Black business registrations in several states have shown that the number has “more than doubled” according to analysis by the New York Times.
In the month after the CARES Act was passed by Congress in March 2020, business registrations increased by 60%. Though the economic downturn caused by the COVID-19 pandemic is likely to damage entrepreneurship and put many small businesses in a financial hole or out of business entirely, there are signs that many have turned to creating new businesses after losing employment elsewhere.
Andre Perry, a Brookings Institution fellow, told the New York Times that part of the surge in Black business registrations could be a signal of personal economic trouble.
“This is more about survival than it is about wealth creation. There’s lots of people who have lost their jobs and lost their businesses. People are starting to realize that side hustles are businesses,” Perry said.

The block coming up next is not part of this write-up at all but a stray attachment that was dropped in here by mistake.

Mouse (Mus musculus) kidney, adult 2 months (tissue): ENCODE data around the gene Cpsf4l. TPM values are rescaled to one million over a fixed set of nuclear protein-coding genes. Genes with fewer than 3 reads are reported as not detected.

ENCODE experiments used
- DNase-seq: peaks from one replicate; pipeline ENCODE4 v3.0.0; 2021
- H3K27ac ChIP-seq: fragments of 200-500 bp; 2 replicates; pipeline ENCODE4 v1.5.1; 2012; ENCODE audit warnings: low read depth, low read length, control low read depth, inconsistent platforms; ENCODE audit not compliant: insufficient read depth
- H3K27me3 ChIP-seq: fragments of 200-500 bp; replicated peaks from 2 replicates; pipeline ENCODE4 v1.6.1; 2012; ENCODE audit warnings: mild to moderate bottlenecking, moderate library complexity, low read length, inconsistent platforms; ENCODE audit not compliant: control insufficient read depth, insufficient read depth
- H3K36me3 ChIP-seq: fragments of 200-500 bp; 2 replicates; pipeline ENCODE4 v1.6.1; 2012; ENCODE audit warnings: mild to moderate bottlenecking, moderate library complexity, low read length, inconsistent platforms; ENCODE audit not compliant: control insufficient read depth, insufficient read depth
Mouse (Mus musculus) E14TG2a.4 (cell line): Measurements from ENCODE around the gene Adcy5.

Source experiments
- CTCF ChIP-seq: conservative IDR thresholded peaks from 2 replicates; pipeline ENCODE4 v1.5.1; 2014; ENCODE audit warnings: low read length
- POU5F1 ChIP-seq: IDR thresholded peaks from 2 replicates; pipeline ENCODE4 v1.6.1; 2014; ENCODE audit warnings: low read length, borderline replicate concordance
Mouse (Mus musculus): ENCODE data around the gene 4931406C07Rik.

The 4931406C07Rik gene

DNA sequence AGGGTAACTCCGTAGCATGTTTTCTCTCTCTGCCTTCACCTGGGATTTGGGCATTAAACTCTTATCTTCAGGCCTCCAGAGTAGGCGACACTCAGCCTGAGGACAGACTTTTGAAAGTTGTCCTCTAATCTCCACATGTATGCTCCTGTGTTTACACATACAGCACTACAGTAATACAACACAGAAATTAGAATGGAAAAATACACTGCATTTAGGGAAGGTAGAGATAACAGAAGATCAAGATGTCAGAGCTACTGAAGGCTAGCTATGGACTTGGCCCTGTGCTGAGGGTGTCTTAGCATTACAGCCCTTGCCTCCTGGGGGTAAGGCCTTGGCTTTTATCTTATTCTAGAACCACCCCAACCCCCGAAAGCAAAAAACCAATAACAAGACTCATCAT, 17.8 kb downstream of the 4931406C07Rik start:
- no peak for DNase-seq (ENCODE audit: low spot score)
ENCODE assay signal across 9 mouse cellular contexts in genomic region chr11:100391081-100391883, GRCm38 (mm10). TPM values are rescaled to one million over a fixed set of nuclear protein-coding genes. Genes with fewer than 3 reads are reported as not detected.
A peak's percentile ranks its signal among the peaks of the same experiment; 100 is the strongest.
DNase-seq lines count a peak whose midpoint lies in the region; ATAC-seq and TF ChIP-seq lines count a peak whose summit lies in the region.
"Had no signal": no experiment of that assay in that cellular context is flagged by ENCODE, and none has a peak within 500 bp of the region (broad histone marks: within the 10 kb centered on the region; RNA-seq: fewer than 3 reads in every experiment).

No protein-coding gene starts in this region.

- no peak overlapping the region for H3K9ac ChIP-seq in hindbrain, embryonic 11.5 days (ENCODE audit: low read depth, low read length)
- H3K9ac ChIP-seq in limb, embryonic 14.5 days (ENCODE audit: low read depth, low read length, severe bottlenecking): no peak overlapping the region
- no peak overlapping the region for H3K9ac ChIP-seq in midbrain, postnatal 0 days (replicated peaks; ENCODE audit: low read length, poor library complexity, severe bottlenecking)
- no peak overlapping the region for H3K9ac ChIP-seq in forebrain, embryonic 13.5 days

Additionally, Google Trends data reported an “uptick in searches related to Black-owned businesses” in June of last year during the start of the pandemic. According to the data, searches for “How to find Black owned businesses in your area” saw a 300% spike; searches for “Black owned restaurants near me” tripled.
The app EatOkra, a guide to Black-owned restaurants, witnessed a 4,450% increase in downloads of new users in May 2020. Many believe that activism after the murder of George Floyd coupled with the pandemic spurred many to think about economic activism and Black-owned businesses.